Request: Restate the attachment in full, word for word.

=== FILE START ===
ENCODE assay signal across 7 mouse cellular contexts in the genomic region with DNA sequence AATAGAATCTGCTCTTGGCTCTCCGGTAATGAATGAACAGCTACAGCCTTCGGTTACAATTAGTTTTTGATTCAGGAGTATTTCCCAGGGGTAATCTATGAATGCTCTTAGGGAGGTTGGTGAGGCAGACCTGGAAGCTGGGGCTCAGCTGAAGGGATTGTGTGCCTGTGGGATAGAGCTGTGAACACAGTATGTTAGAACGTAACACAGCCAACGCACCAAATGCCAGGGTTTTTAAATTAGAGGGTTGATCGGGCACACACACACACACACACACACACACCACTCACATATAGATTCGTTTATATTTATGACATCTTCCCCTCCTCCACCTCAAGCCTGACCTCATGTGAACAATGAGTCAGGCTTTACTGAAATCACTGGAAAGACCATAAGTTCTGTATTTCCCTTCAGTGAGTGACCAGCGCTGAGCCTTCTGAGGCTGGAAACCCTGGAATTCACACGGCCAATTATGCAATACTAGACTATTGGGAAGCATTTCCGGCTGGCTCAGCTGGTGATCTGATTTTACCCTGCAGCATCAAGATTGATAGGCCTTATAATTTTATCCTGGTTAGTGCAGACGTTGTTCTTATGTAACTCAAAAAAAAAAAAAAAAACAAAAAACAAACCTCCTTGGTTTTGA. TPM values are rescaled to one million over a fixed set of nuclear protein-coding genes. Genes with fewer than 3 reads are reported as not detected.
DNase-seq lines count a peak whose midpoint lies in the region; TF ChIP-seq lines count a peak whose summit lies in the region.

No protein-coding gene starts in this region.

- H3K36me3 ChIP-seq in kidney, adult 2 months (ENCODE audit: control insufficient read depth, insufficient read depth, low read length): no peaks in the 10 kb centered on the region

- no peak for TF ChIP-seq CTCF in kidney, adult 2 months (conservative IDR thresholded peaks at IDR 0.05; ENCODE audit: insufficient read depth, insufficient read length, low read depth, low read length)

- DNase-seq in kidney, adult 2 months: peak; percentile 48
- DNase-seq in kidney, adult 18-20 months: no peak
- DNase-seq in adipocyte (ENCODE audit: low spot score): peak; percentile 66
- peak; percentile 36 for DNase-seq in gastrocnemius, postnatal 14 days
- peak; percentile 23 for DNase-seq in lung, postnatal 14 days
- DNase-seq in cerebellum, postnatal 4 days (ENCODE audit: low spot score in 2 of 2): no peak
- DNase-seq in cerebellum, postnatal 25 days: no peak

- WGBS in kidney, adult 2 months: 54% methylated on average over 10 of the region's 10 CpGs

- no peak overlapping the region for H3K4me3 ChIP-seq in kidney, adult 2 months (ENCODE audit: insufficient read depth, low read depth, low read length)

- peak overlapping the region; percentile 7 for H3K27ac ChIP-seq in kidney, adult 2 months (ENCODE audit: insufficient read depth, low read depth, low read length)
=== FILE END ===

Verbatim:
ENCODE assay signal across 7 mouse cellular contexts in the genomic region with DNA sequence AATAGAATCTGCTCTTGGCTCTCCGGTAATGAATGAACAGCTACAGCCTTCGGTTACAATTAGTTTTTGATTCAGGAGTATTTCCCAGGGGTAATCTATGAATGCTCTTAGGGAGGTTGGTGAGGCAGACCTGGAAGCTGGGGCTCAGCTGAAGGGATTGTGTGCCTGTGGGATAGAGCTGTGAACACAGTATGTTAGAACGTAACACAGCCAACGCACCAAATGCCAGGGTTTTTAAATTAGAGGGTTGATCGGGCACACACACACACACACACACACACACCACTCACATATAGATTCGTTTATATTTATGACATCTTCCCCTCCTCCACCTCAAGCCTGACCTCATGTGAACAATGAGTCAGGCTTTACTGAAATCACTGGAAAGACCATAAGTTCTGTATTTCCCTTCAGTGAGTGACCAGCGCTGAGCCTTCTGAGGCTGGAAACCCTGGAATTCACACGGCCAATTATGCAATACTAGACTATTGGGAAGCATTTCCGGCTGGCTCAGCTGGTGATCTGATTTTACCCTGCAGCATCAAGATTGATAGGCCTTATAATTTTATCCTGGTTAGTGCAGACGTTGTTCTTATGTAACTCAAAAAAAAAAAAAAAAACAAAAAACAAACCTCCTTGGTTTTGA. TPM values are rescaled to one million over a fixed set of nuclear protein-coding genes. Genes with fewer than 3 reads are reported as not detected.
DNase-seq lines count a peak whose midpoint lies in the region; TF ChIP-seq lines count a peak whose summit lies in the region.

No protein-coding gene starts in this region.

- H3K36me3 ChIP-seq in kidney, adult 2 months (ENCODE audit: control insufficient read depth, insufficient read depth, low read length): no peaks in the 10 kb centered on the region

- no peak for TF ChIP-seq CTCF in kidney, adult 2 months (conservative IDR thresholded peaks at IDR 0.05; ENCODE audit: insufficient read depth, insufficient read length, low read depth, low read length)

- DNase-seq in kidney, adult 2 months: peak; percentile 48
- DNase-seq in kidney, adult 18-20 months: no peak
- DNase-seq in adipocyte (ENCODE audit: low spot score): peak; percentile 66
- peak; percentile 36 for DNase-seq in gastrocnemius, postnatal 14 days
- peak; percentile 23 for DNase-seq in lung, postnatal 14 days
- DNase-seq in cerebellum, postnatal 4 days (ENCODE audit: low spot score in 2 of 2): no peak
- DNase-seq in cerebellum, postnatal 25 days: no peak

- WGBS in kidney, adult 2 months: 54% methylated on average over 10 of the region's 10 CpGs

- no peak overlapping the region for H3K4me3 ChIP-seq in kidney, adult 2 months (ENCODE audit: insufficient read depth, low read depth, low read length)

- peak overlapping the region; percentile 7 for H3K27ac ChIP-seq in kidney, adult 2 months (ENCODE audit: insufficient read depth, low read depth, low read length)